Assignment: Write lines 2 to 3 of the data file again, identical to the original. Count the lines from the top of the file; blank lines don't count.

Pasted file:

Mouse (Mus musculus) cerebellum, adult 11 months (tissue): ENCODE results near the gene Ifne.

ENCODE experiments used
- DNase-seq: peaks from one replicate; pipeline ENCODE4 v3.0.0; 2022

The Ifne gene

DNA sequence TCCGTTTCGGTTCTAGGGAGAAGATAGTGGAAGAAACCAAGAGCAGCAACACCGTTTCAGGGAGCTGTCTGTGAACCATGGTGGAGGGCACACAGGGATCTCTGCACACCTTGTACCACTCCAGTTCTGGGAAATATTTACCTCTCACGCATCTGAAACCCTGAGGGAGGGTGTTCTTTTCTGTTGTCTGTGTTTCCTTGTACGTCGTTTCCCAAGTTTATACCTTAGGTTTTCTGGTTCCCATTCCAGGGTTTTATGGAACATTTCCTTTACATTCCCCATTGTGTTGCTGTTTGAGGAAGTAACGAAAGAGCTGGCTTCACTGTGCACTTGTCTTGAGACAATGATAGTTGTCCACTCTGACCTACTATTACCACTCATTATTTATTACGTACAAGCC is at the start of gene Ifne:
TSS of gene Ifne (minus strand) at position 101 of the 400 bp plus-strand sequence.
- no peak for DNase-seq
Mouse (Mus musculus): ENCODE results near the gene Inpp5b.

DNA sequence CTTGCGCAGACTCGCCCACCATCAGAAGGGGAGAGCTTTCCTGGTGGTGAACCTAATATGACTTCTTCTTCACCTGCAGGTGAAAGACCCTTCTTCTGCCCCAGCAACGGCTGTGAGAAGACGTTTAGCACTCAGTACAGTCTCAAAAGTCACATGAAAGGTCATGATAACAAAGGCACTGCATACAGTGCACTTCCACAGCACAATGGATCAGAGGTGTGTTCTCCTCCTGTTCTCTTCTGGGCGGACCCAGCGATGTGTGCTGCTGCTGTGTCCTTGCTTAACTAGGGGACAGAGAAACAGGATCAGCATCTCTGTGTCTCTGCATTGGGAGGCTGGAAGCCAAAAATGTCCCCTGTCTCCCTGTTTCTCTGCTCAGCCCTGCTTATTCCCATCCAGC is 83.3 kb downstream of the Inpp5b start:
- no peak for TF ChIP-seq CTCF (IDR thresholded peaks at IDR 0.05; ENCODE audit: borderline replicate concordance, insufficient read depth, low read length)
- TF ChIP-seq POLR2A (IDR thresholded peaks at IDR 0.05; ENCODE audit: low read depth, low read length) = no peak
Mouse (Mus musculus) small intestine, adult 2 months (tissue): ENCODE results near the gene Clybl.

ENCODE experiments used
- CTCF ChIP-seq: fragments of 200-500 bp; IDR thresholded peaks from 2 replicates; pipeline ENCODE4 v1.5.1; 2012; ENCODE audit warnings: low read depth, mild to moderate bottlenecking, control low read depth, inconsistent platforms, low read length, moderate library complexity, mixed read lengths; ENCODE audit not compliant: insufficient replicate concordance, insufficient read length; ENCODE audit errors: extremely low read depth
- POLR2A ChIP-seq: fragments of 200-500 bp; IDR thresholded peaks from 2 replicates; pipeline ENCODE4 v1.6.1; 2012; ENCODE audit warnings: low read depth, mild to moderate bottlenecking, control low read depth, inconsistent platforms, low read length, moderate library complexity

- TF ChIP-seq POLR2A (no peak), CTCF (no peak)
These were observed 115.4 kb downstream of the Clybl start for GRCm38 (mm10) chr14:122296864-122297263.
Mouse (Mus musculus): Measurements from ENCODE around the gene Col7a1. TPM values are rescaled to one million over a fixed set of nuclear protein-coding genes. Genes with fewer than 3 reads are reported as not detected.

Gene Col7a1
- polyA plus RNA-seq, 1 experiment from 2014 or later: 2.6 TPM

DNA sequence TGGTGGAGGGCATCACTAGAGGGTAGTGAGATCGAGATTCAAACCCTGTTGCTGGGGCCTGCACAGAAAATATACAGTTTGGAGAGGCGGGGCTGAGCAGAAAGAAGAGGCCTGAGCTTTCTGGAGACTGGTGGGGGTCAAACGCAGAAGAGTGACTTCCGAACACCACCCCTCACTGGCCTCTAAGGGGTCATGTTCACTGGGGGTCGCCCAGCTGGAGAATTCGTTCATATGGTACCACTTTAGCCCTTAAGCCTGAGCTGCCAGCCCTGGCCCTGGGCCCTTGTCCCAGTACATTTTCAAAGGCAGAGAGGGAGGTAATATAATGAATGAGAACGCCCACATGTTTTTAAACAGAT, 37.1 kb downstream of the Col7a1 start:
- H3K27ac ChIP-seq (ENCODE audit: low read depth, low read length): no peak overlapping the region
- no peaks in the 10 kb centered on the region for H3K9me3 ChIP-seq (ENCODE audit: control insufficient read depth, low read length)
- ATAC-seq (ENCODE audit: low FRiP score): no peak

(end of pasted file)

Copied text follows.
ENCODE experiments used
- DNase-seq: peaks from one replicate; pipeline ENCODE4 v3.0.0; 2022